The secret


Dear Artist,

The other day I happened to be paying a visit to one of my galleries. I noticed a guy moving slowly along a wall — his nose almost dragging on the paintings. “He’s an art student — comes in here all the time,” said the dealer. “He’s studying all the artists and trying to figure out their secrets.” The guy was making notes, lost in his own world.


“Helm Crag, Grasmere (Lion and the Lamb)”
watercolour painting
by William Heaton Cooper (1903-1995)

On the way back to my studio, music turned up real loud, I realized that if someone had an invention, or had developed a new cure for something, the first thing they might do would be to head for the patent office. But it’s difficult to patent a style. A clever lab technician could certainly grind up and reverse-engineer a new pill, but, as that fellow in the gallery was finding, it’s difficult to grind out the real secrets in someone else’s work.

I believe that every one of us has the right and the responsibility to create something that is a bit unique — to develop a look that may be somewhat private and difficult for others to unravel. With all the permutations and combinations possible, I also think there will always be enough uniqueness to go around.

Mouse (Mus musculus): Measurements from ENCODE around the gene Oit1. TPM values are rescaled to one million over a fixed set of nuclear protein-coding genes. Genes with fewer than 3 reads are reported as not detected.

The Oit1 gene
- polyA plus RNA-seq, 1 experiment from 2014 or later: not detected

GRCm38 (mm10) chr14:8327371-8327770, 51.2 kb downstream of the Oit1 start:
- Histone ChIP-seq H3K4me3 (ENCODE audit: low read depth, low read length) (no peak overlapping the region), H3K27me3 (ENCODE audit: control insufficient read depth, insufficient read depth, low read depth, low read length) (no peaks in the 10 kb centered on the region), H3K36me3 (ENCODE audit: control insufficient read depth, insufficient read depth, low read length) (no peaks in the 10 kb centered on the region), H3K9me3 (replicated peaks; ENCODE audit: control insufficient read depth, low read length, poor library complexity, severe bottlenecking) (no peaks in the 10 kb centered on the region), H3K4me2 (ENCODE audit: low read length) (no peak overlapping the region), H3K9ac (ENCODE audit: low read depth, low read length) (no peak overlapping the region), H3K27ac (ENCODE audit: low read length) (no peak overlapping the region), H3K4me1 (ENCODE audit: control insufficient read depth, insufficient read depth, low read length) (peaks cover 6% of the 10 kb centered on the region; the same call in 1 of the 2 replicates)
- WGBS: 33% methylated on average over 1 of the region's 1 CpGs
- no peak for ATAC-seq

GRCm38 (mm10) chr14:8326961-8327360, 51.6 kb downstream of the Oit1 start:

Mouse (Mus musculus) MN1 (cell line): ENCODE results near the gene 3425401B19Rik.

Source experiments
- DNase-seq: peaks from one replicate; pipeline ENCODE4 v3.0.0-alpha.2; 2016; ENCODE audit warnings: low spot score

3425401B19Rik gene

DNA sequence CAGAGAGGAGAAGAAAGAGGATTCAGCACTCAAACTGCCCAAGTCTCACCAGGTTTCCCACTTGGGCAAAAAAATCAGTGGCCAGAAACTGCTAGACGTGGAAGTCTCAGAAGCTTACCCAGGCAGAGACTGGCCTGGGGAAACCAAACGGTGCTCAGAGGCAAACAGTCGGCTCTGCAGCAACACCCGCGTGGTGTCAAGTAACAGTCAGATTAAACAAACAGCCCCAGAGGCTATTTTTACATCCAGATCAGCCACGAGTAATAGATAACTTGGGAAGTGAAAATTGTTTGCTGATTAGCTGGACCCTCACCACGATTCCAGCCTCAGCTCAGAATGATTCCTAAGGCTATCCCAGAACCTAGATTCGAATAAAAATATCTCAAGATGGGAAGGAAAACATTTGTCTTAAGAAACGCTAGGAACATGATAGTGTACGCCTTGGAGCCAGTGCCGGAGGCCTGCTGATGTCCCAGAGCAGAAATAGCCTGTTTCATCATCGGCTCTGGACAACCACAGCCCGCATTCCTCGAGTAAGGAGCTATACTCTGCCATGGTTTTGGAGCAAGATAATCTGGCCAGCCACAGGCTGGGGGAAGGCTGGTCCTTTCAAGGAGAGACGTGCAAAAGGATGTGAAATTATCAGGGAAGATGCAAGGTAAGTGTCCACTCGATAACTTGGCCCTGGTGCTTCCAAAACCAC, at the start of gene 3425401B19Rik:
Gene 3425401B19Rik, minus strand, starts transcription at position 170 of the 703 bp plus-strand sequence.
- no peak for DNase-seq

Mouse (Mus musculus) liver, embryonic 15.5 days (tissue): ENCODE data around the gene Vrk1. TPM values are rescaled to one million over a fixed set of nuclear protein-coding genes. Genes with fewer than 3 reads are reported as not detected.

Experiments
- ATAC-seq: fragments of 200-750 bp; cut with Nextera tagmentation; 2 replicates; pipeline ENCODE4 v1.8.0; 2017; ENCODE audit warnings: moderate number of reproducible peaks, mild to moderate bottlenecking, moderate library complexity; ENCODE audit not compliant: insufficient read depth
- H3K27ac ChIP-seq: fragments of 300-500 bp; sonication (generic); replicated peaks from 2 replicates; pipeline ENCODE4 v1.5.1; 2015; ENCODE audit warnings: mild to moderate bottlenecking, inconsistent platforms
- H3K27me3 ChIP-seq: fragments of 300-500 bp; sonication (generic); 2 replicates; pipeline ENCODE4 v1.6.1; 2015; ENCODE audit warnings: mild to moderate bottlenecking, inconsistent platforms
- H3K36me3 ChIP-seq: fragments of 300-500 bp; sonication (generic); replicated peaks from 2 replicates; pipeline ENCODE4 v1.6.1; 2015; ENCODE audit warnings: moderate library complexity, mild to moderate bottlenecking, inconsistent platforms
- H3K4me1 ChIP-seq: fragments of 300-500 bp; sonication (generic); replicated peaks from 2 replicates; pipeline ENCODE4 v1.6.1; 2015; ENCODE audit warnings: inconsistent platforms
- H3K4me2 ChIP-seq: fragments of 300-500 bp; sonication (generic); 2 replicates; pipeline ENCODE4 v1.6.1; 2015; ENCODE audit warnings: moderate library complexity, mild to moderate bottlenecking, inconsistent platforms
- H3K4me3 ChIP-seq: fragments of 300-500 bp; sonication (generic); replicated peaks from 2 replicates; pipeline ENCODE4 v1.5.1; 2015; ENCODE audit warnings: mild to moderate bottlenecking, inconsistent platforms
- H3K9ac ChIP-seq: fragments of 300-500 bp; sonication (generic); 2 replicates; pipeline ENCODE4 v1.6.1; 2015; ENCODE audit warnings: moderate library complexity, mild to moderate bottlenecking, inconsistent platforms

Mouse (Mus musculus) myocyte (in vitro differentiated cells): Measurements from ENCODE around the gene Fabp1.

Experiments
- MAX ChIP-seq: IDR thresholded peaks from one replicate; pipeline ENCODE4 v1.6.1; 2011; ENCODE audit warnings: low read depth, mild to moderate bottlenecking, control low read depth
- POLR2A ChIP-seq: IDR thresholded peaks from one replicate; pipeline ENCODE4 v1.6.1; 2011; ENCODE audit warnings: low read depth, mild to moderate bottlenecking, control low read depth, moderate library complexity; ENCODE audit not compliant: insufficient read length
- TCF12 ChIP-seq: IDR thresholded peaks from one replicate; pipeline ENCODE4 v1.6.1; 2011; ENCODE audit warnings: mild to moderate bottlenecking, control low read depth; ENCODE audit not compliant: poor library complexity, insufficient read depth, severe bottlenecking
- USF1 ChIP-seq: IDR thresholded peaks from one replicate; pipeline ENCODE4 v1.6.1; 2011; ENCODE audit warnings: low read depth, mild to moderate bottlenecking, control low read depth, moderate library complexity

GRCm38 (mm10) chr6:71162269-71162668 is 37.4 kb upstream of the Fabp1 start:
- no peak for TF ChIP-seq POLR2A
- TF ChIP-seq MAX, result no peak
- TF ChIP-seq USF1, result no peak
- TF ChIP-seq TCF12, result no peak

“Bulk How Farm, Little Langdale, Lake District”
watercolour on paper, 14 x 21¼ inches
(35.6 x 54 cm)
by William Heaton Cooper

While secrets can sometimes be fairly clear and on the surface, at most times they’re mysteriously subtle. For the artist-inventor who discovers them, they are often hard won. They appear by a variety of means. This includes the order in which work is built, the process and execution, reference methods, self-crit techniques, personal mythology, learned and inherited tendencies, attitude, and a host of other factors like palette, equipment, format, lighting, etc. More than anything, secrets have to do with personal habits and the conscious or unconscious prejudices of the worker. Repetition also plays its part and is a valuable contributor.